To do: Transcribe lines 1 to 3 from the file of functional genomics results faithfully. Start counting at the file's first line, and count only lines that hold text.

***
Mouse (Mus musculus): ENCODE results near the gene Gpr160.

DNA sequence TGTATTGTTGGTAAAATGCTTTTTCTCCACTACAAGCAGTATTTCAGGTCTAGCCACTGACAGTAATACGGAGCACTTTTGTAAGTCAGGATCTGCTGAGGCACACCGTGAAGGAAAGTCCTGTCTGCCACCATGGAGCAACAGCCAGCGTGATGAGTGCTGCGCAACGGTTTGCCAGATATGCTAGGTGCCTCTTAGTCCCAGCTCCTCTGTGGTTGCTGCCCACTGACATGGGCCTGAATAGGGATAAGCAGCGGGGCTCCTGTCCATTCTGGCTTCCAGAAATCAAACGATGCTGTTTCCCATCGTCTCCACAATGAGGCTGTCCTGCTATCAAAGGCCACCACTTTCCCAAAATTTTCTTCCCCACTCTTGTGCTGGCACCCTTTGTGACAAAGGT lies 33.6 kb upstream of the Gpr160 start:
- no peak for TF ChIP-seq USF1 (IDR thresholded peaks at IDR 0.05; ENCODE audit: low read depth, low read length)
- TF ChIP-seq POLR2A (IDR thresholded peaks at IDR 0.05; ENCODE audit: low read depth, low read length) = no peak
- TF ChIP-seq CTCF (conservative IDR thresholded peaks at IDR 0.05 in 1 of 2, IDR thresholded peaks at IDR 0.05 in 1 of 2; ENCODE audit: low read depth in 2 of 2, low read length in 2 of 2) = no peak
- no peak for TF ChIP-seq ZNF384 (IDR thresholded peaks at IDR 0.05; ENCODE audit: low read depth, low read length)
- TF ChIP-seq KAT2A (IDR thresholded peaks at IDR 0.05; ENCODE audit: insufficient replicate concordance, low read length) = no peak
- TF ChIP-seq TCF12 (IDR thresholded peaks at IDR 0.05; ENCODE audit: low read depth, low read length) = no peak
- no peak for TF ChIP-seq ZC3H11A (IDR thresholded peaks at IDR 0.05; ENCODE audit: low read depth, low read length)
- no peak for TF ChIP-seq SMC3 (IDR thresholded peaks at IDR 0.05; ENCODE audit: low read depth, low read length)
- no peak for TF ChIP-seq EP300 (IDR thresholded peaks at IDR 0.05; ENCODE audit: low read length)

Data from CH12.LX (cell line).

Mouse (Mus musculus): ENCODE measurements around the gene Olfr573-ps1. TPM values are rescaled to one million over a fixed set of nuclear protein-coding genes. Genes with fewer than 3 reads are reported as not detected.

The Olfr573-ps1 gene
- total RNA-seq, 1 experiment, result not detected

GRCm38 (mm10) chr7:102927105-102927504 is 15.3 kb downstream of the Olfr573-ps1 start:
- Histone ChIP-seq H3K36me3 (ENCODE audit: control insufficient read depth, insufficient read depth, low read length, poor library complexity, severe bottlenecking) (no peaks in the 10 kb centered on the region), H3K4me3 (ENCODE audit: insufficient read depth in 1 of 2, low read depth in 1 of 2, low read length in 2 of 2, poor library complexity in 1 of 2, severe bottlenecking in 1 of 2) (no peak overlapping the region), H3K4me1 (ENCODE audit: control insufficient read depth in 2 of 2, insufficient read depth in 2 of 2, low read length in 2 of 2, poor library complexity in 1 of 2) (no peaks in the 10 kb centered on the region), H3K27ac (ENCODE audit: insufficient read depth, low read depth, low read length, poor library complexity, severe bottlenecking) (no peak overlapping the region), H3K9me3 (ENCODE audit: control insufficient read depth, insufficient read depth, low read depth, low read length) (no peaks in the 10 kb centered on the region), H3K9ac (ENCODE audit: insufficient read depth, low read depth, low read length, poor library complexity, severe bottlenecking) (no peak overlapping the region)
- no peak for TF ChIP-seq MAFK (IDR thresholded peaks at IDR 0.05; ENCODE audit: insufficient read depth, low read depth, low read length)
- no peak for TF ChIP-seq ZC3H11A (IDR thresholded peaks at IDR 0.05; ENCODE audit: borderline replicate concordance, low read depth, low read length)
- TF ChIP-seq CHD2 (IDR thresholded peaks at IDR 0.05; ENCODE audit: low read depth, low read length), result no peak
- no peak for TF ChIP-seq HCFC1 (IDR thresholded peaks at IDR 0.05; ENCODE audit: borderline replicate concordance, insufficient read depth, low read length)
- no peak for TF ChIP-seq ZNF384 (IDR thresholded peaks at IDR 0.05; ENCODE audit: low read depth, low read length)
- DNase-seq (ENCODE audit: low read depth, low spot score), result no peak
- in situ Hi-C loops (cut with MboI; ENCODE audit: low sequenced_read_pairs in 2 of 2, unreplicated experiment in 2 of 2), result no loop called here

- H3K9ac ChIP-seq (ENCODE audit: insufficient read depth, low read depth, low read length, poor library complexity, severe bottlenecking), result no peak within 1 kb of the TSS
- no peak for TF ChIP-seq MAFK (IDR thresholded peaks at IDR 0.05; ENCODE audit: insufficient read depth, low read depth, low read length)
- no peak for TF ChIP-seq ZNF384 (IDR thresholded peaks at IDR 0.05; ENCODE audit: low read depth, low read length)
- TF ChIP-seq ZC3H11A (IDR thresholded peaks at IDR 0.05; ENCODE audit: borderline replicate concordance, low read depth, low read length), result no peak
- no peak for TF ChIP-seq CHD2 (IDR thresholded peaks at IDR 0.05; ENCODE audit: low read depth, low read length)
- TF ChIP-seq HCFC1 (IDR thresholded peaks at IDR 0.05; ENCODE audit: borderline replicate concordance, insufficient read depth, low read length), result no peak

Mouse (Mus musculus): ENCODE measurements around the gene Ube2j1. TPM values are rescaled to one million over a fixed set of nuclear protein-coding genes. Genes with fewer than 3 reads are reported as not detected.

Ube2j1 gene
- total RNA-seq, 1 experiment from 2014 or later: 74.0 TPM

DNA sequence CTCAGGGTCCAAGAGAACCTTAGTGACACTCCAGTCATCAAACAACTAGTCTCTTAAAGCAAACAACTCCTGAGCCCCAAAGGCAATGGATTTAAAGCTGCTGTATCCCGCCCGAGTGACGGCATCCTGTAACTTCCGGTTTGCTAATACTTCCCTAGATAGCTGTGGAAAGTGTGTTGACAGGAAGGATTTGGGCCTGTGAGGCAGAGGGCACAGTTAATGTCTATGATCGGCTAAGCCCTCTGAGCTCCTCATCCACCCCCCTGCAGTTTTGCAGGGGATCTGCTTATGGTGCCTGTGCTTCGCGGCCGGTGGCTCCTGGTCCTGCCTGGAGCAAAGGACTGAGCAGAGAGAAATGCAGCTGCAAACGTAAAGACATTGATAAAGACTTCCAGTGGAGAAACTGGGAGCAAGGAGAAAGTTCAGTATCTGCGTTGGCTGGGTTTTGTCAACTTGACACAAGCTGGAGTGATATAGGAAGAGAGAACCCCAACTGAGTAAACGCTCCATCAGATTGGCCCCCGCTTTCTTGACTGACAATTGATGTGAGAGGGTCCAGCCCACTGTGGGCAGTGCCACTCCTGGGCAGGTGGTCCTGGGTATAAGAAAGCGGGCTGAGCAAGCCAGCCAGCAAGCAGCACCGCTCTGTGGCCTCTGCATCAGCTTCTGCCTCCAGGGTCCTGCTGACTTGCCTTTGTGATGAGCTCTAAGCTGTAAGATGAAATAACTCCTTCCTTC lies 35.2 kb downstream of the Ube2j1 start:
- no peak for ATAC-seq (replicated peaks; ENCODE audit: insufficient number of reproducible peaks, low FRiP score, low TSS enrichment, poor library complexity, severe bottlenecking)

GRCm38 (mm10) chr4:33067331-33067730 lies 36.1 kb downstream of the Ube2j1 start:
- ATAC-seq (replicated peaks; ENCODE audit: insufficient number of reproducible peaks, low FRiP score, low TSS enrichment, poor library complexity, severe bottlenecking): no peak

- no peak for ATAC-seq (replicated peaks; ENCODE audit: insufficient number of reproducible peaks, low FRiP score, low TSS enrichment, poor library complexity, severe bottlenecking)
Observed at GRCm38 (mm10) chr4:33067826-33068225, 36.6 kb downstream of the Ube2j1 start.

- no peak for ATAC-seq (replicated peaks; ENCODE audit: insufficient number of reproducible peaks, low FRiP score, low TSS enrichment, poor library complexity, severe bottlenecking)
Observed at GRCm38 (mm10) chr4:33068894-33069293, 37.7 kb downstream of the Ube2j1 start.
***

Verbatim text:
Mouse (Mus musculus): ENCODE results near the gene Gpr160.

DNA sequence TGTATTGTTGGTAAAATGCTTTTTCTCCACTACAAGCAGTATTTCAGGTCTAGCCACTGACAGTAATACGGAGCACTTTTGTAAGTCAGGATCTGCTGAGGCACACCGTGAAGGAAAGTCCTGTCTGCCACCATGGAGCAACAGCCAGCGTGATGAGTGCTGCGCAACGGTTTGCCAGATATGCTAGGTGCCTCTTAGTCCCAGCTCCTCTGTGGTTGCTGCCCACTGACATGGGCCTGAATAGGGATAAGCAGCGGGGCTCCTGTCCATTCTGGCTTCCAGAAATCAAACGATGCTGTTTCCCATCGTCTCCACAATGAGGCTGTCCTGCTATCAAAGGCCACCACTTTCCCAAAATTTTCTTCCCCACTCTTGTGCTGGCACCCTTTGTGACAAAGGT lies 33.6 kb upstream of the Gpr160 start:
- no peak for TF ChIP-seq USF1 (IDR thresholded peaks at IDR 0.05; ENCODE audit: low read depth, low read length)